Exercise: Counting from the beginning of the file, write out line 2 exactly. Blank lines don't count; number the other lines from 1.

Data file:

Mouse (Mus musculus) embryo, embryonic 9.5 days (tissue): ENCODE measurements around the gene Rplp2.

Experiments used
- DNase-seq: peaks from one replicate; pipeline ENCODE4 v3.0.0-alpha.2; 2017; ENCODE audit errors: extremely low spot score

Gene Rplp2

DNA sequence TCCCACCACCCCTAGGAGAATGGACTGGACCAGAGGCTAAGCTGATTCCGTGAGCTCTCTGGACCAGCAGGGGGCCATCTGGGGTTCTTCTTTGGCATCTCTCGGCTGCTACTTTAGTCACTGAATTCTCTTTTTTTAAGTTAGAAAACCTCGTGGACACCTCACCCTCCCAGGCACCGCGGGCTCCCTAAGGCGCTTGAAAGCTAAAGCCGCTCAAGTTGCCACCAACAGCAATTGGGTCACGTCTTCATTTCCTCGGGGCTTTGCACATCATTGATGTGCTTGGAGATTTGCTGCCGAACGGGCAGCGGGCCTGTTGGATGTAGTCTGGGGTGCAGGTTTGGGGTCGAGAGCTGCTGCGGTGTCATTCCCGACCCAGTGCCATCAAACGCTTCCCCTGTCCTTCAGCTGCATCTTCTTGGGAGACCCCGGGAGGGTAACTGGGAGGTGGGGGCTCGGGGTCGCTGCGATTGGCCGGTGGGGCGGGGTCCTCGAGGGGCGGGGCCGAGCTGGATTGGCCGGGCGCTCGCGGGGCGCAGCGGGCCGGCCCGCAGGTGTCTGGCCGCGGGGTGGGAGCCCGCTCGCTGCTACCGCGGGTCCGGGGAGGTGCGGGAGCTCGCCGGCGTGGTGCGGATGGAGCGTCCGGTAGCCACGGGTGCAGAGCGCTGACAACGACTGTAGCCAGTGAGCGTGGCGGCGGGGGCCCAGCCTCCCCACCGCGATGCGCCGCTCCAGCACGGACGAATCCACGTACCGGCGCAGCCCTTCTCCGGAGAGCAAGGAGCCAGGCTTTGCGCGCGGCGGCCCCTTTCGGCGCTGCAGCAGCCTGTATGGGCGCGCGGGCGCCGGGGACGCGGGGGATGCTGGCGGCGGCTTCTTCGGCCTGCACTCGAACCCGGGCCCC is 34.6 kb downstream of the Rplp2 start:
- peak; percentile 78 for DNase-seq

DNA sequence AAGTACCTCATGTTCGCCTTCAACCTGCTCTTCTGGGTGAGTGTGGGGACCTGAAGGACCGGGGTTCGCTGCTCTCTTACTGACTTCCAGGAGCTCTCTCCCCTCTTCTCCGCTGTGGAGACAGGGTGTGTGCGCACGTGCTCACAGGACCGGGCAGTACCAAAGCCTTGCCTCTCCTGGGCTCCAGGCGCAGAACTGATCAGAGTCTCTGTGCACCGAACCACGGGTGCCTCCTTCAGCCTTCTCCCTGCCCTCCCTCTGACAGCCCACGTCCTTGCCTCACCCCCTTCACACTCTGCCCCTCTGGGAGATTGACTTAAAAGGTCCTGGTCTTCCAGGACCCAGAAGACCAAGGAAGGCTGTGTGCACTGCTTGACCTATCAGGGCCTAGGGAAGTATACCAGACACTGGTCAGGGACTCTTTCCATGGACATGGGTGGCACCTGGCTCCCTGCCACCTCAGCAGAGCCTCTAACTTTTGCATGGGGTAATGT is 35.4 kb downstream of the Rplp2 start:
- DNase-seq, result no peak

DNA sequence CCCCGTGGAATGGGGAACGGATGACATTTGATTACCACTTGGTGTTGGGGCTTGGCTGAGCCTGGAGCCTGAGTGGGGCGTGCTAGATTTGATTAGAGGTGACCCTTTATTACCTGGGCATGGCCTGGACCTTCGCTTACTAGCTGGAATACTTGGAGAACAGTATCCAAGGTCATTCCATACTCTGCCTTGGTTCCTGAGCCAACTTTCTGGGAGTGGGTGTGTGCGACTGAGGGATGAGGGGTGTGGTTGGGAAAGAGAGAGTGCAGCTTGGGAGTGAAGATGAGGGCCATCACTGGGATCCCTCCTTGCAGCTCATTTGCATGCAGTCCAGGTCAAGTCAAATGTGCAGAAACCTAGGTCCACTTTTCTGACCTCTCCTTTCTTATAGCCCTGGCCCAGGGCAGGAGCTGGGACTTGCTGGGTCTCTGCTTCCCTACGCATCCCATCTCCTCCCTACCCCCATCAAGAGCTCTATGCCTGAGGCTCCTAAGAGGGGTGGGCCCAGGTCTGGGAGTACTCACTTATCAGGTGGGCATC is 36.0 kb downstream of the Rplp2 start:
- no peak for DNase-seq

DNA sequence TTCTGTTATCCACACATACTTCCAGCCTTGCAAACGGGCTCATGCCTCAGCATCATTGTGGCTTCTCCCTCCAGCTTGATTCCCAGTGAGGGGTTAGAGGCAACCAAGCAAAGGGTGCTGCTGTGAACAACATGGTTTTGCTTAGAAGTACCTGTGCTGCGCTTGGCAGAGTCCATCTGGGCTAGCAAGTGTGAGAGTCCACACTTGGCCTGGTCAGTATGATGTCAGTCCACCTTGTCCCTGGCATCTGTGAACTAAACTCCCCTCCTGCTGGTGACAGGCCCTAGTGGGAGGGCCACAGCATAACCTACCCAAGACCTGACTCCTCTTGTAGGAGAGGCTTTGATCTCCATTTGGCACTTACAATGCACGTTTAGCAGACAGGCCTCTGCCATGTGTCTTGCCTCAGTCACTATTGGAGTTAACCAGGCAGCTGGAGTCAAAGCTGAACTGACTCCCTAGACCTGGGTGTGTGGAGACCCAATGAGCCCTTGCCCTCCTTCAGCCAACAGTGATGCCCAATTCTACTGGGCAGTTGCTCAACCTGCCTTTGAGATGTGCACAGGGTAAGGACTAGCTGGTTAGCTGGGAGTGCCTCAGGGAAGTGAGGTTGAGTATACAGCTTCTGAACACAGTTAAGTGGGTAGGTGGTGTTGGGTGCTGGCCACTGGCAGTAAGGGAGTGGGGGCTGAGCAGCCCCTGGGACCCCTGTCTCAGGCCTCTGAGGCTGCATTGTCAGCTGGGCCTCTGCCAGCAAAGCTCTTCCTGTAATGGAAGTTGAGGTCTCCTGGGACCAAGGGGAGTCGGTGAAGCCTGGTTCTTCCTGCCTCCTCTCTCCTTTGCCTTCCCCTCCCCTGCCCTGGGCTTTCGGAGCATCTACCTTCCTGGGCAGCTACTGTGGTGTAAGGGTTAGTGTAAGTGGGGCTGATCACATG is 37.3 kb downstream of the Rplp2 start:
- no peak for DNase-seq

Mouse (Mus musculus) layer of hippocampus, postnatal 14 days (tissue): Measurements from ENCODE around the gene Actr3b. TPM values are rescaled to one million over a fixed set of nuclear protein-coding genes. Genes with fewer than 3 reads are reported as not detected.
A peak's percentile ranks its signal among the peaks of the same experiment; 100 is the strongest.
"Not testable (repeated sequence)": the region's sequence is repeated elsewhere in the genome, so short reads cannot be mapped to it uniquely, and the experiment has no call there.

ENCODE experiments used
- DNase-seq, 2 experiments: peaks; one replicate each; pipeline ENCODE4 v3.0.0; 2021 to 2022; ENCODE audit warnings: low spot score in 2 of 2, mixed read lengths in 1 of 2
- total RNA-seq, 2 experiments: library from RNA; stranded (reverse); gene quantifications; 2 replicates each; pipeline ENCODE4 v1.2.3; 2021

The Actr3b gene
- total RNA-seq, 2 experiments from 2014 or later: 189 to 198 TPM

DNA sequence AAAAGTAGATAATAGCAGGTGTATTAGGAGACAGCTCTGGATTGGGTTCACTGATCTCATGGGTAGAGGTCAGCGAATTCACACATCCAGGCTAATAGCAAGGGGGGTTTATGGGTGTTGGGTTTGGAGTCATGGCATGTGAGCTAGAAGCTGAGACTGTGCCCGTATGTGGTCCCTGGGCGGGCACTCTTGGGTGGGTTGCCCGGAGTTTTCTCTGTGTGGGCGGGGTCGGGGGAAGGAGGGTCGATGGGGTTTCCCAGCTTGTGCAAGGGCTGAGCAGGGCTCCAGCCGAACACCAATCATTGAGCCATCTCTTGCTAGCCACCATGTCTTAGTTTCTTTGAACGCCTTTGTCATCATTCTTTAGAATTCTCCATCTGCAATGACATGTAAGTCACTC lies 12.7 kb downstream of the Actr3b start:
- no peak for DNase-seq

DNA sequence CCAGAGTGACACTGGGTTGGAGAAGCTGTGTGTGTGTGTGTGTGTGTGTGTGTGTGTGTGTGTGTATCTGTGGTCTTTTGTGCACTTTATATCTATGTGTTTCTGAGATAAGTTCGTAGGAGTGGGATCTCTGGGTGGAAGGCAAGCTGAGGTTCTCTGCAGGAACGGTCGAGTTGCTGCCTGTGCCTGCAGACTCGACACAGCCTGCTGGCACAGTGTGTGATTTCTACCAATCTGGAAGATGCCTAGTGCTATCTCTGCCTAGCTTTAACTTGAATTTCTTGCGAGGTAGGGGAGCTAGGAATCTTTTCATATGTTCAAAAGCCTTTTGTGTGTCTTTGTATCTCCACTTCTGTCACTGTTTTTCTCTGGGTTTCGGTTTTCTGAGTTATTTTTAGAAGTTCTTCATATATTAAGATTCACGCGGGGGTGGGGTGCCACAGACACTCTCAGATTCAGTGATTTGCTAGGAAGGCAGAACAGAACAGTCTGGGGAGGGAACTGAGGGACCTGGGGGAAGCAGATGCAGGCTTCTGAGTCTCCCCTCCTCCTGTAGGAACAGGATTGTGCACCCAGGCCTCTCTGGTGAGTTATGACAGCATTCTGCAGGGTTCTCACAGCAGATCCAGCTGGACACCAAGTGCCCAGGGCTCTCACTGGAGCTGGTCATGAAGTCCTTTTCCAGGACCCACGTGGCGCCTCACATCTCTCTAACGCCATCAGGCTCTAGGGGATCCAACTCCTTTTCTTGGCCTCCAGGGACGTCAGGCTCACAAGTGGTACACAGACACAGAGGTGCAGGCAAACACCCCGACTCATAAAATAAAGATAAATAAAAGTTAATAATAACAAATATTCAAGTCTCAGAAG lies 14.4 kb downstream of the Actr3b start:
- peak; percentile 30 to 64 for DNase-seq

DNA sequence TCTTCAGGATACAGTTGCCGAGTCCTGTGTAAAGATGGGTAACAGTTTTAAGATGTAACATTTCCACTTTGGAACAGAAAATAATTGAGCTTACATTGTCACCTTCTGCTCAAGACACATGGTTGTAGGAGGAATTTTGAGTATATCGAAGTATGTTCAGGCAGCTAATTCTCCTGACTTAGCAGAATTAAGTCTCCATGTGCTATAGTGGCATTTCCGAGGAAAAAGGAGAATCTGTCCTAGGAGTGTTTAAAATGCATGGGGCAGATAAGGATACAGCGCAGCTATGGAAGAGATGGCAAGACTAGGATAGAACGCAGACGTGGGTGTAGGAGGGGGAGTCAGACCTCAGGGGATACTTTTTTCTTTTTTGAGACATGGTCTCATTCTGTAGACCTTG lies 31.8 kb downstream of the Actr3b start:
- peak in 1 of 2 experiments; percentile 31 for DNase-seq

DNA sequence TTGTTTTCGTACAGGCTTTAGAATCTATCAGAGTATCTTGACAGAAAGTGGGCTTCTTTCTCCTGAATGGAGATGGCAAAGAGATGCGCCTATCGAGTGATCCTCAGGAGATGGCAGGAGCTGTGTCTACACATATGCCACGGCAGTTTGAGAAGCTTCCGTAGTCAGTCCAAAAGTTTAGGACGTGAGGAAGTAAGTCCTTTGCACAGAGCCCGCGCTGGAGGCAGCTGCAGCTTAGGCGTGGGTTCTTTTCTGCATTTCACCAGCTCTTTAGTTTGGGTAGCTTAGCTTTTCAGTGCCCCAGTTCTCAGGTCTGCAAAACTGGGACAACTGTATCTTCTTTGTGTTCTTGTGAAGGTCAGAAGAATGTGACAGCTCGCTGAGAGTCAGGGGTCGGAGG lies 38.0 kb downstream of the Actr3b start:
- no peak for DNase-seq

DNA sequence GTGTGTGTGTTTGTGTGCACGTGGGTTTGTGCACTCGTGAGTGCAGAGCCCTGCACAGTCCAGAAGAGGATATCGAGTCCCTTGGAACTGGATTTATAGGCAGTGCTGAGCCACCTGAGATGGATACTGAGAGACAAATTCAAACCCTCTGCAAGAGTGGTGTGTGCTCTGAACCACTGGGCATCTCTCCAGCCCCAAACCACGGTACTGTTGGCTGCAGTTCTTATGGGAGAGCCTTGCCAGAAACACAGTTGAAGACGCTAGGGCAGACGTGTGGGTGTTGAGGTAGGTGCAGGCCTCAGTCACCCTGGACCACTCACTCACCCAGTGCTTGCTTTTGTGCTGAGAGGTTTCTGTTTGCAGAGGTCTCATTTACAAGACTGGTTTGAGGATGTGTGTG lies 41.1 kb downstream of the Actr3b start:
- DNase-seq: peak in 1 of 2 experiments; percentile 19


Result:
Experiments used